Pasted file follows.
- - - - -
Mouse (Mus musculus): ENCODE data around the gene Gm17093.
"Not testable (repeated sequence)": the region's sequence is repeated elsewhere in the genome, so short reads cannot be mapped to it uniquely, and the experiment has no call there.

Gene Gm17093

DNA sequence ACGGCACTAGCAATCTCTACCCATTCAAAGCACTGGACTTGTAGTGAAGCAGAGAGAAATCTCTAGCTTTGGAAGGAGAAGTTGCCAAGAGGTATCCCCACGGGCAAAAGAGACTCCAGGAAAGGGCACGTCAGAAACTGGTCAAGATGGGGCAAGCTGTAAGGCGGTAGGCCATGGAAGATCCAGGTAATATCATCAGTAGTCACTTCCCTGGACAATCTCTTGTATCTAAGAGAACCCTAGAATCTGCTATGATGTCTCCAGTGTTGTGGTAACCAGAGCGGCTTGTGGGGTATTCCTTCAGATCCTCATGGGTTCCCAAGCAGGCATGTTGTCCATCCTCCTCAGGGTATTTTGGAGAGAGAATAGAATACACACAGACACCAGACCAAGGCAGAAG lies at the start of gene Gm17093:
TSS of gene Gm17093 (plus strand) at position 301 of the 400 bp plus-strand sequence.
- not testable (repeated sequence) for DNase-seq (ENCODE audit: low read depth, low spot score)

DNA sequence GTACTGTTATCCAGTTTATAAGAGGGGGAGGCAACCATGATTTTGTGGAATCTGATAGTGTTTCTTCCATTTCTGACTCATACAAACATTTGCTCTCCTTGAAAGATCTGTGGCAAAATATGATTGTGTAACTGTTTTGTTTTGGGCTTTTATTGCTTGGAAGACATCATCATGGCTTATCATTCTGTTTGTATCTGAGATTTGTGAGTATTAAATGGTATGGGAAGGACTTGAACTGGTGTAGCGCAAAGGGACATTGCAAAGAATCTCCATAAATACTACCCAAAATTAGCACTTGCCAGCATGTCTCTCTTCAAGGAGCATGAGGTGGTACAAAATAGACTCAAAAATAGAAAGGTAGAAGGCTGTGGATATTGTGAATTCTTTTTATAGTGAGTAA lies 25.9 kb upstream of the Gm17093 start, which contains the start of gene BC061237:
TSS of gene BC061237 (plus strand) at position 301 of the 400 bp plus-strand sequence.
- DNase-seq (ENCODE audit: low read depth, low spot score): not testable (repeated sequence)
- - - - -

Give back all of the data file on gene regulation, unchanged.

Mouse (Mus musculus): ENCODE data around the gene Gm17093.
"Not testable (repeated sequence)": the region's sequence is repeated elsewhere in the genome, so short reads cannot be mapped to it uniquely, and the experiment has no call there.

Gene Gm17093

DNA sequence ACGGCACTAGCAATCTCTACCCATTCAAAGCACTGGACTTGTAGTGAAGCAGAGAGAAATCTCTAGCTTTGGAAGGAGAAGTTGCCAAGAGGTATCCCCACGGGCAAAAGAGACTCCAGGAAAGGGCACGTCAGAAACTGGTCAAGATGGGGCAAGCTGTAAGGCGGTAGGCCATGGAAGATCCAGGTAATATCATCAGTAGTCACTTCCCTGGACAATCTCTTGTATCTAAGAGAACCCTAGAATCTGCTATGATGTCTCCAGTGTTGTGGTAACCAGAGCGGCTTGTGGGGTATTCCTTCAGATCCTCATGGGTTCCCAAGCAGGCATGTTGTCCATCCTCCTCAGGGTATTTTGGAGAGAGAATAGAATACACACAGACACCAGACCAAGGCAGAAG lies at the start of gene Gm17093:
TSS of gene Gm17093 (plus strand) at position 301 of the 400 bp plus-strand sequence.
- not testable (repeated sequence) for DNase-seq (ENCODE audit: low read depth, low spot score)

DNA sequence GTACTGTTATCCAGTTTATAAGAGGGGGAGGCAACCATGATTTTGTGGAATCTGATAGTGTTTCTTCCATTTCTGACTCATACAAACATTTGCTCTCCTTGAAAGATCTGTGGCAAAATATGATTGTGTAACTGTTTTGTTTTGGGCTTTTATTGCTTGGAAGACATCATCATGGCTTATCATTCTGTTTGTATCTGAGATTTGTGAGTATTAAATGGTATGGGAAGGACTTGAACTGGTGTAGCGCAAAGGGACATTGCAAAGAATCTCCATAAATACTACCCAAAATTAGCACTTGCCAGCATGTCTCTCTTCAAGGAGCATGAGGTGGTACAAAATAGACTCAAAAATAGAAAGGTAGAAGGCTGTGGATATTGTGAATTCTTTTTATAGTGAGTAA lies 25.9 kb upstream of the Gm17093 start, which contains the start of gene BC061237:
TSS of gene BC061237 (plus strand) at position 301 of the 400 bp plus-strand sequence.
- DNase-seq (ENCODE audit: low read depth, low spot score): not testable (repeated sequence)